And in so far as this approach works, I’d be apprehensive about Apple if I was behind Spire or Being. It wouldn’t take much for Apple (or an App developer) to add these features to the next version of the Apple Watch.
Not everyone has been successful in this arena – Olive Labs was working on an easy-to-use, inexpensive wearable that measures your stress level. It was a hugely successful Indiegogo campaign, reaching 181% of its funding level, and then abruptly shut down at the end of May 2015.
Despite the beautiful design and functionally of their wearable band, the funding was apparently not enough to complete development.
Wearing your Heart on your Sleeve
Spire and Being are only a taste of what’s to come. Or to put this another way, if you are an extrovert, you’re going to love the future.
Research is underway on Wearable Tech that will register and display your emotions through your jewelry and even your clothes, giving you the option of making your moods completely public:
At Microsoft Research, principal research designer Asta Roseway and her team are working on wearables that don’t just give people insight into their emotions, but also allow them to share findings with others. Take a butterfly pin called MoodWings that flutters when your stress level rises, or a scarf that can heat up when you’re sad and play cheerful music when you’re happy.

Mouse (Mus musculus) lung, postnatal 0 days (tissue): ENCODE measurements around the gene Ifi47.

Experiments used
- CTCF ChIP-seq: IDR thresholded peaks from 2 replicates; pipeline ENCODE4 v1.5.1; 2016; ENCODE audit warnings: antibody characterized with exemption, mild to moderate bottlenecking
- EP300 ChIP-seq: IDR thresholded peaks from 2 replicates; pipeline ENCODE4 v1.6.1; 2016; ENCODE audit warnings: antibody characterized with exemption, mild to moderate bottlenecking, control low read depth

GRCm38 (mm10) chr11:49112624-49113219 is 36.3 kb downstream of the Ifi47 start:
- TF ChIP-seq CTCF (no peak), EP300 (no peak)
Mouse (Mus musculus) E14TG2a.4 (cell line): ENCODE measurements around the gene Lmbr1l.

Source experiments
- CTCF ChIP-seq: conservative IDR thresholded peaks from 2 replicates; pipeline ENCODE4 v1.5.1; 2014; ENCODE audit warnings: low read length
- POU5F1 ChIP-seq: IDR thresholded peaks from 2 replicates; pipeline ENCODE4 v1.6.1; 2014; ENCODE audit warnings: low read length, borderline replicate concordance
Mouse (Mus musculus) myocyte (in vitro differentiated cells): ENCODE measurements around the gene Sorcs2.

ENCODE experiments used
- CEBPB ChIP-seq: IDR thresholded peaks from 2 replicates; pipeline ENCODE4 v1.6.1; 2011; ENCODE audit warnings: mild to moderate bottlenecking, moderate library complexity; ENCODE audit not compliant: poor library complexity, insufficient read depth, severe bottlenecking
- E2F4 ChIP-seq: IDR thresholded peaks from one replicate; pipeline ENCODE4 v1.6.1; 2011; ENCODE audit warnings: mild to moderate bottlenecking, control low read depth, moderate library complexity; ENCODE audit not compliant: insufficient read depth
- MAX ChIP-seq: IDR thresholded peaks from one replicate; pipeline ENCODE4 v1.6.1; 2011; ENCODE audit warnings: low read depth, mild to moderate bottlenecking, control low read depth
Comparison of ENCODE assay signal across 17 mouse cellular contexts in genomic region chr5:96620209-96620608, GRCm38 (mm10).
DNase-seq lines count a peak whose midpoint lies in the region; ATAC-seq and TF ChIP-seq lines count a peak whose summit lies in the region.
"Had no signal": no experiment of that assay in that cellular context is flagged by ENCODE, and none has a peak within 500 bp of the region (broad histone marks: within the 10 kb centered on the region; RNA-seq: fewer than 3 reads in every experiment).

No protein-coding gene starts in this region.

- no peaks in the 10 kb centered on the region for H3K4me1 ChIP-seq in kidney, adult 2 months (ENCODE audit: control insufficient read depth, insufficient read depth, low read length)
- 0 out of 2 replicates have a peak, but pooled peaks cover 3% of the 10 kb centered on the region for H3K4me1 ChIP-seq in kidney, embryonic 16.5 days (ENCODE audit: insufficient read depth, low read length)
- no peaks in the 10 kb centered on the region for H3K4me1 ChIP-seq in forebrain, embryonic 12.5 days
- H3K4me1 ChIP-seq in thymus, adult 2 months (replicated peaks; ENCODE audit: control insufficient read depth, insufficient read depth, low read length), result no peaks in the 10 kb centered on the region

Roseway and colleagues are connecting to each other through their data, getting notified when someone feels more stress than usual.
It may sound utterly far-fetched that we would let others know when we’re stressed out, making us feel more vulnerable. But changing notions of privacy and personal space may drop our inhibitions here.
Social or Emotional Media?
A decade ago, no one would have thought to tell the world what they see (Instagram), where they are (FourSquare), or what they were thinking at the moment (Facebook and every text message app ever). It might just become a badge of courage to reveal your emotional state, or perhaps so commonplace to display your mood that no one will give it a second’s thought.
We talk a lot about the sharing economy, but it may come to mean something that goes far beyond sharing goods and services – we may be sharing our moods over the course of our day. Connected to others, our friends may tell us to calm down before we even sense our own elevated stress levels.
You can imagine how this might change the dynamics of our social life: our behavior in meetings, job interviews, public speaking, education, even our relationships – and you could add a good deal more to this list. Just be ready, as a whole lot more wearable tech is coming in this arena.
Now, now . . . calm down.
Emory Craig is a writer, speaker, and VR consultant with extensive experience in art, new media, and higher education. He speaks at global conferences on innovation, education, and ethical technology in the future. He has published widely and worked with the US Agency for International Development, the United Nations, and the Organization for Economic Co-operation and Development (OECD). Living at the intersection of learning, games, and immersive storytelling, he is fascinated by AI-based avatars, digital twins, and the ethical implications of blurring the boundaries between the real and the virtual.